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Even though the number of internet users in India is expected to reach 420 million by June, there is still lack of awareness about password management among the masses, making them vulnerable to cyber attacks, experts said on Thursday, designated as World Password Day.
The first Thursday of May of each year is designated as World Password Day -- an occasion to promote better password habits.
As the government's digital India initiative accelerates across the country, cyber security experts believe that there is an urgent need to make the masses aware about the creation and management of passwords.
"Though the government has been proactive about 'Digital India' and digital literacy drive, on the security front, there is not much activity. There is an urgent need of mass awareness about password management," Faisal Kawoosa, Principal Analyst (Telecoms) at CyberMedia Research (CMR), told IANS on Thursday.
It is also important that one password should not be used for multiple accounts, because if one password is leaked, several accounts can be hacked.
"If you can only remember one strong password, try a password manager. Change your passwords promptly if a crook might have got hold of them," Sunil Sharma, Vice President (Sales) Sophos, India and SAARC, said.
He suggested the use two-factor authentication (2FA) that means running a special app on your mobile device to generate a single-use login code, or receiving a login code through SMS.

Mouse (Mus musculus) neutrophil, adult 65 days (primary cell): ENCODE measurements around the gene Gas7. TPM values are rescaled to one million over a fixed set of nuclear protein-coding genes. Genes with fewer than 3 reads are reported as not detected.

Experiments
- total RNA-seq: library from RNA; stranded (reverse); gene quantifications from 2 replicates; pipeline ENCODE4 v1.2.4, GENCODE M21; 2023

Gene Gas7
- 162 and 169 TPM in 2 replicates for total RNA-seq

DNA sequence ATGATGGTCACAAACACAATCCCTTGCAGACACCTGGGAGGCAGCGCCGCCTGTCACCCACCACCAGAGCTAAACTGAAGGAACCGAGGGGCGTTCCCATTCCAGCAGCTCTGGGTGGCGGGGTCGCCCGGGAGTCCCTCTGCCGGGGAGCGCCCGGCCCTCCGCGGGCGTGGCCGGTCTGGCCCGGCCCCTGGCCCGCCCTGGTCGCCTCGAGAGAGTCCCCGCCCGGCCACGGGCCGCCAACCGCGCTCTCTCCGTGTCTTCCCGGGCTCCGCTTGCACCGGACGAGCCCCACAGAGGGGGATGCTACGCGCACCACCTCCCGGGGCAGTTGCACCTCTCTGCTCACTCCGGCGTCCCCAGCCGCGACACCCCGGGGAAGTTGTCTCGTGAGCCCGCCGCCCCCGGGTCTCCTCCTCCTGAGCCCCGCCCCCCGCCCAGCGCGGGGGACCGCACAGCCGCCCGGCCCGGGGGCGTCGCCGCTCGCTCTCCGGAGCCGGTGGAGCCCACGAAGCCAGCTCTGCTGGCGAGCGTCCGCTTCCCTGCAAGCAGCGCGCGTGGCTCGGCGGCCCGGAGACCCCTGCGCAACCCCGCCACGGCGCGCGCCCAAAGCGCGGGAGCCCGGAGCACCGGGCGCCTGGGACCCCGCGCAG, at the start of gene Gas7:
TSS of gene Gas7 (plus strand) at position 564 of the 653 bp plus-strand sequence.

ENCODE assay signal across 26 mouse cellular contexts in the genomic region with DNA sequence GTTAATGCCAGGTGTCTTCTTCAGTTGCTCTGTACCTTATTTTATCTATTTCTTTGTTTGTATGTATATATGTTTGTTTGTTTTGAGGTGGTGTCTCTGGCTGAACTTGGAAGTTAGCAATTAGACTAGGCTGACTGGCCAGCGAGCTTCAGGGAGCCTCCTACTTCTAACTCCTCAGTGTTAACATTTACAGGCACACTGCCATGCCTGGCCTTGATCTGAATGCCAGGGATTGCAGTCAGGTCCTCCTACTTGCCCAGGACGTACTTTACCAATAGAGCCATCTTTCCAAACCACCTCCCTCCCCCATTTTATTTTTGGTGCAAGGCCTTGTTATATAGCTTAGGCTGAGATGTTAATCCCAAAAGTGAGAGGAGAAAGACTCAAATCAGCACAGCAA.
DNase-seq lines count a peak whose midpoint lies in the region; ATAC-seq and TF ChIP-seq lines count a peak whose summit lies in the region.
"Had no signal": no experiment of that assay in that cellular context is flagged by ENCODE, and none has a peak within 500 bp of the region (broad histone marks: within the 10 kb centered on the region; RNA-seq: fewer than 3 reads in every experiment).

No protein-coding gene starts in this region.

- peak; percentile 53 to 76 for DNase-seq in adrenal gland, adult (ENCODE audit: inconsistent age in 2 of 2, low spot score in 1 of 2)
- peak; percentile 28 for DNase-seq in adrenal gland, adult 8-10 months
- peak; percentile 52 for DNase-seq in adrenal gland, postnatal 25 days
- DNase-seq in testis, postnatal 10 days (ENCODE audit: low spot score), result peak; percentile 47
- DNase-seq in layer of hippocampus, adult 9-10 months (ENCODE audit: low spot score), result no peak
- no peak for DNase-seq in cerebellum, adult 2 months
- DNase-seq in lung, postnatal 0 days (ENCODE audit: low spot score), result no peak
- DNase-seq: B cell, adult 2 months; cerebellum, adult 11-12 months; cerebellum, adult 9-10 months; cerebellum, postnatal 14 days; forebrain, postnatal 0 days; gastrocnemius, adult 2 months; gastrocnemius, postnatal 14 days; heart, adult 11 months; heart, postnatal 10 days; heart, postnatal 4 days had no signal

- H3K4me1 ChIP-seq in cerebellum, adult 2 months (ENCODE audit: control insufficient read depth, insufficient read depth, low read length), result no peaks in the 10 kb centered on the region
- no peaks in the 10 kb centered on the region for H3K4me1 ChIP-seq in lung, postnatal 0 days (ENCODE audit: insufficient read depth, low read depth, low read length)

Telecom operator Telenor's survey -- conducted in 13 cities and covered 2,700 students -- indicated that 54.6 per cent children in urban areas use passwords with only alphabets or numbers and which are of less than eight characters.
"Though India is home to the second largest Internet population in the world, majority of users, specially our children, are exposed to cyber threats due to weak and easy-to-guess passwords," said Sharad Mehrotra, CEO, Telenor India, said in a statement.
The study found that over 35 per cent children have experienced their account being hacked while 15.74 over shared that they have received inappropriate messages.
A research conducted by Russia-based software security company Kaspersky Lab earlier this year showed that people across the globe still put their online safety at risk by making bad password decisions and simple password mistakes that may have far-reaching consequences.
Only 47 per cent of people use a combination of upper and lowercase letters in their passwords and only 64 per cent use a mixture of letters and numbers.
"Earlier Internet was confined to a particular socio-economic sphere but with the advent of connected smartphones, Internet has proliferated across all spheres. As such, there is a need to understand the importance of password creation and management," Kawoosa suggested.
(This story has not been edited by Business Standard staff and is auto-generated from a syndicated feed.)